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Coding for architects

Gaidamack

What coding language would help me as a young architect starting his career? I'm pretty good with all software I've been using (Rhino, Revit, c4d...), but I've never written a line of code in my life. I was looking to expand my horizons a bit more and start learning coding to help with design, and to broaden the possibilities, I guess.  

I'm pretty familiar with grasshopper, and was thinking about python as it is relatively easy to learn. But I guess my question is: Is there a demand for these kind of skills in renowned architecture firms around the world? I really don't want to see my self approaching 40 y/o and start hating on the kids who are way more skillful and smart that me because I think that ReVit Is ThE bEsT SoFwaRe yOu KiD's gEt DoN't uNeDrStanD AnYtHiNg. I always had problem with my old professors as they have not been able to keep up with the new developments and still think that the only way  to design is with you holding a pen (it's not, it is also a way, a designing with a computer is another way, you still need to be a good architect to produce good stuff either way, it's not the point here, I just hate this dichotomy).

So, is an architect learning to code worth his time and money?

(I lot of these questions came to me after looking up this Masters program in IAAC https://iaac.net/educational-p...)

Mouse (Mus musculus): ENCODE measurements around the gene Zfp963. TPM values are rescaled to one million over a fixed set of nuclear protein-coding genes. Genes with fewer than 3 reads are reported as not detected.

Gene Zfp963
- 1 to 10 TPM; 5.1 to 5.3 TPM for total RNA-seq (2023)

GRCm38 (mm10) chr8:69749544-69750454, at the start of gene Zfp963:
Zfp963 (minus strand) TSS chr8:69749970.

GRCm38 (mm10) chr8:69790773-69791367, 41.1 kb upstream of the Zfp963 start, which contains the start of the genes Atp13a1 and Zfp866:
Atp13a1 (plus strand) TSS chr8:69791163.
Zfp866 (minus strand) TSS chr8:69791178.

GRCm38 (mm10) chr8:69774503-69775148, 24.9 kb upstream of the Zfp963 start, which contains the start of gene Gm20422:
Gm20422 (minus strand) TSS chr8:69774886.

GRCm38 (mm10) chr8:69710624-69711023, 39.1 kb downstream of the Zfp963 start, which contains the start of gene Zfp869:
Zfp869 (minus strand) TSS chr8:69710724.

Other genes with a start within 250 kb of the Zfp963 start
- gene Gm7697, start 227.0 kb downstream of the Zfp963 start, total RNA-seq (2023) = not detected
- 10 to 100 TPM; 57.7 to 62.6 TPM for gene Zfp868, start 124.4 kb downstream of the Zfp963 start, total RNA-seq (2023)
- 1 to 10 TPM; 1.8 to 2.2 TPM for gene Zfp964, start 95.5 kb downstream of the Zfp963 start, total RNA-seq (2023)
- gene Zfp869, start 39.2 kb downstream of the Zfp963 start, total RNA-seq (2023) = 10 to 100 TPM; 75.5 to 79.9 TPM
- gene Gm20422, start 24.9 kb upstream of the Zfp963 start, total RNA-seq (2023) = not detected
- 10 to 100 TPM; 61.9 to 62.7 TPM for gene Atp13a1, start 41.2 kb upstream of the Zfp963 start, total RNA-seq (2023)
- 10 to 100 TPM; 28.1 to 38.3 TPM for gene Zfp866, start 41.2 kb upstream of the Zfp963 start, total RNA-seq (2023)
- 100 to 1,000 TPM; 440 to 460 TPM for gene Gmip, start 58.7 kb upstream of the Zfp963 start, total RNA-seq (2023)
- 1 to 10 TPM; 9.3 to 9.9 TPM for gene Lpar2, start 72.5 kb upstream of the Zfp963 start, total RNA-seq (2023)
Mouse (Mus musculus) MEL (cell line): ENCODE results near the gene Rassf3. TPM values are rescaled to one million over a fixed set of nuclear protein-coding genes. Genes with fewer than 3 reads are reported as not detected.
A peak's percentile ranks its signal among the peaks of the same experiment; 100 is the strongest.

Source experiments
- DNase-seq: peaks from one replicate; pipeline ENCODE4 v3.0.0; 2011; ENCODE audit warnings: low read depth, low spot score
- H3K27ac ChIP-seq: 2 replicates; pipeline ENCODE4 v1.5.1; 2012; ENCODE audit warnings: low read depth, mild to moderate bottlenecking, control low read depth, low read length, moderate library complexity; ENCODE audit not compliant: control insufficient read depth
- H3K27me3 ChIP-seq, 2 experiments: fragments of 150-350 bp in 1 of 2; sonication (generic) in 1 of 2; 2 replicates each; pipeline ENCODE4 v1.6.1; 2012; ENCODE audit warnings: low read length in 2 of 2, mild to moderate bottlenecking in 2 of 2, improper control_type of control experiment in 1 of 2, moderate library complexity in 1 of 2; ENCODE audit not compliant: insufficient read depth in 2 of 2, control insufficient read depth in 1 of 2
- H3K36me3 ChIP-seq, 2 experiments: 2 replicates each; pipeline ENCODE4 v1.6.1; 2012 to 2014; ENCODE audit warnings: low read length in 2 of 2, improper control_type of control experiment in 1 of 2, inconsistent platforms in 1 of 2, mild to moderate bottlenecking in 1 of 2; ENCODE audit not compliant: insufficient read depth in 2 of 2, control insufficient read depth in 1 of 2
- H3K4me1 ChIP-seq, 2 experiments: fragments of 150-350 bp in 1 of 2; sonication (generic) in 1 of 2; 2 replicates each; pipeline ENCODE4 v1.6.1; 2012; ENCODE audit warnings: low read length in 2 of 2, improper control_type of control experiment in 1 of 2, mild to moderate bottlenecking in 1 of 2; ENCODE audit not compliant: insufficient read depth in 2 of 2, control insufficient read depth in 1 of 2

Feb 27, 19 5:07 am
archiwutm8

Learn to code and just leave the profession

Feb 27, 19 6:13 am
randomised

Just learn how to google.

Feb 27, 19 6:18 am
Gaidamack

3 years.

Non Sequitur

How much real experience do you have using Revit in the work place?

Feb 27, 19 9:10 am
archinet

learn python to get a job outside of arch and earn more money- besides you can use it for rhino, gh and revit

Feb 27, 19 9:49 am
gibbost

Pursue what you are passionate about.  If you enjoy being under the hood--inside the software, tinkering around--go for it.  It's not necessarily going to make you a better architect.  You will, in fact, become the defacto IT/software guy/gal in the office.  No different from the 'nuts and bolts construction guy' or the 'quality control redline girl' or the 'esoteric design dude'.  

If that excites you, then continue down that path.  Like most things in life, we fall into alignment with things that excite us and we find ourselves good at.  If you're in a decent office, management will see your passion and place you in a role that gratifies and validates that spirit.  

Feb 27, 19 10:31 am
thatsthat

I'm teaching myself Dynamo, but it is more for BIM management purposes than generative design.  I noticed we waste a lot of time setting up sheets and views, so I'm hoping to create a few scripts that can make that process more efficient.

If you don't have a ton of experience, it is hard to know what skills you *may* be able to develop to be of more use to your firm.  I'd recommend getting in the trenches for a bit, find what you're interested in, and then work on developing skills to pursue your interests more specifically.

Feb 27, 19 12:28 pm
Xenakis

C# and Python

Feb 27, 19 12:33 pm
billyguarino

'R' is potentially a program to look into. I've been wondering if it is worth taking a class on it focused on Environmental Data Visualization.

https://flowingdata.com/2016/0...

It's allegedly trending right now? Does anybody have any familiarity with this software and its use as a skill set?

Aug 14, 19 2:04 am

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